BOOK REVIEW: "Sometimes a Stupid Notion" (2010)

Flabbergasted

BATTLESTAR GALACTICA FICTION: “Sometimes a Stupid Notion”

Sometimes things can end so badly that you just can't let go. Even if it's just a game you play in your own mind, you need a way to redeem that memory a bit. Not so much change it, which isn’t really possible, but build on it until it’s something better. "Sometimes a Stupid Notion" is a novel-length piece of fan fiction that does just that for Battlestar Galactica fans. Surprise of surprises, it's actually worth reading.

“Sometimes a Stupid Notion”

The title is even a snark, isn’t it?

I always thought so, until I actually looked up stupid in the dictionary for this review. And there it was: [from the Latin stupidus, from stupere, to be benumbed, be astonished, akin to the Greek typtein – to beat; more at TYPE]. I also noticed that one of the definitions of stupid is “dulled in feeling or sensation.” Hmm. Following that akin to TYPE led to this: [typtein, to strike, beat, akin to the latin stuprum, defilement]. And the very first definition for type was “a person or thing (as in the Old Testament) believed to foreshadow another (as in the New Testament).”

To be benumbed and astonished, beaten and defiled. For One to foreshadow another. That’s pretty much “The Plan” that Battlestar Galactica’s writers never figured out, but this story does. It’s a bit Gnostic actually, the demiurge and the pneuma with a technical twist, a lesser God so tragically inadequate. Unfortunately, it can still kick you into next Tuesday without half trying. So what do you do when the demiurge wants you dead, your chapter closed so it get on with the next, one more tragically inadequate chapter that always ends the same?

Well, you need a plan. And it’s going to be desperate. So desperate that maybe you don’t tell anyone what it really is, not even yourself.

Because hope is the killer, and sometimes a stupid notion beats no notion at all.

Anyway, since I’ve never done one of these before, I was actually going to start this with a germane quote from Republibot about bad endings.

“But in some shows, the ending is more important than in others. I think, in general, the more serialized and arc-driven a show is, the less episodic, then the conclusion needs to be a bit more solid then if it's just Star Trek or Captain Scarlet or whatever… Anyway: If I were to attempt to quantify it, I think probably it has something to do with a story being based around mysteries. A detective story has to have a logical, solid conclusion in order to be satisfying, you can't just say "A wizard did it." Galactica built itself around a whole bunch of mysteries that they didn't have a clue in their illiterate heads how to resolve, and in the end they did the "Wizard" thing, and it was infuriating.”

That’s pretty much conventional wisdom among those fans who went “off the farm.” I certainly agree with it. What made Galactica feel so vital in its first half, besides the tighter storytelling, crisp direction, and the thrill of someone actually doing military science fiction, was the oddity of it all. There was a sense that the Cylons were toying with the Colonials, perhaps keeping them alive for some as yet unexplained reason. You know, that feeling you get when maybe something deeper is going on.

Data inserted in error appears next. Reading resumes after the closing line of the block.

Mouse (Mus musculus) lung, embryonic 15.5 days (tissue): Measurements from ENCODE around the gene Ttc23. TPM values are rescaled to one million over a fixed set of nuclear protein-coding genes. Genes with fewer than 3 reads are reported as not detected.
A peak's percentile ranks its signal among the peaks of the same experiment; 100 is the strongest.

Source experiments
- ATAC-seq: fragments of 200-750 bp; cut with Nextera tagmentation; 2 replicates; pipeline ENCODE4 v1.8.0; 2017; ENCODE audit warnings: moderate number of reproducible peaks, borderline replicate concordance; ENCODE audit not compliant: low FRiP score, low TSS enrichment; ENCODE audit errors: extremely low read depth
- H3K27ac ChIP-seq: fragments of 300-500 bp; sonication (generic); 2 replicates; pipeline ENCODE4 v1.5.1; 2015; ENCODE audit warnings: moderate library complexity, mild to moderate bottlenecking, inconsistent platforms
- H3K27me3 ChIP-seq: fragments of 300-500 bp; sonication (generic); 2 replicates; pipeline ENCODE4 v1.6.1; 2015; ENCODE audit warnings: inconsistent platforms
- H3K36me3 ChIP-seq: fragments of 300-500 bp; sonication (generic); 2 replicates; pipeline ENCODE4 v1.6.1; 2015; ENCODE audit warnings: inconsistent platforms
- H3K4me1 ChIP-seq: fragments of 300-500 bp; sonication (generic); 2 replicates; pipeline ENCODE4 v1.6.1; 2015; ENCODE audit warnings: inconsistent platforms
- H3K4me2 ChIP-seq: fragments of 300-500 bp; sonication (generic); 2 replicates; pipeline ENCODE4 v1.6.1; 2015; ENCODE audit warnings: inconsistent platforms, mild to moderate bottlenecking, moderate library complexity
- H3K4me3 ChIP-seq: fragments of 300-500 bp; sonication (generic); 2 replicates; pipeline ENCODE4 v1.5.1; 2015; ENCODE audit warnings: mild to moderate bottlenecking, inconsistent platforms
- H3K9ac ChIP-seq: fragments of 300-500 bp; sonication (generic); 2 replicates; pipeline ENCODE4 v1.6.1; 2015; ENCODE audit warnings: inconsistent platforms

This story revives that feeling. It takes on the Herculean task of starting with the wreckage left by Daybreak and treating that as just one more intermediate point in the journey. It accepts Galactica as it was and as it ended, everything that happened on the original Earth, the Colonies and Kobol long ago, and all the prophecies. It’s chock full of flashbacks to the actual show that are critical to the unfolding of this conclusion. It starts with a mess and bit-by-bit restores the foundation until you begin again with this:

Basestar Exesis [NOTE: sections inside >>>Brackets<<< are extensive excerpts from the book]

>>>“Lost between dreams, one dead, the other helpless. The image of the Abysmal repeated. Objects at rest and in motion, fragile fire quivering cold. Brilliant fire, scattered to die in the dawn forever.”

The hybrid recites alone. At the moment, it coordinates preparations for the final attack to come, the sword dangling unseen over Sharon Valerii, but that is mere destiny. Simple detail. This hybrid lies bathed in glow, feels the universe quicken as it recites in the spaces between.

“Perfectly flawed, the transcendent void, that which does not yield. Vectors flow unseen, fully formed, all shapes fixed by the initial condition. Folds within folds. Pair wise annihilation calls forth the one…”

Gaius Baltar stares at pictures looping in the dirt, a bit slower, a bit stupider than he should be. Hera is key, always has been. Only a younger Gaius might have said, would have known… She’s not the only one?

“Invariant. Pitiless wonder, the one who cannot feel…”

Karl Agathon kneels beside his wife, holding her hand as she roils in fever dreams, praying for her and his unborn children. Praying that this isn’t his fault.

“Bifurcation. Futile sacrifice, the one who must fail…”

Hera wakes with a cry, trembling as Bill Adama enters to take her in his arms. She clings to him while angels fall in the dying embers of a dream.

“Recurrence. Pointless purity, the one who will never be…”

Lee Adama tosses and turns, lost in the memory of a decision he can’t explain.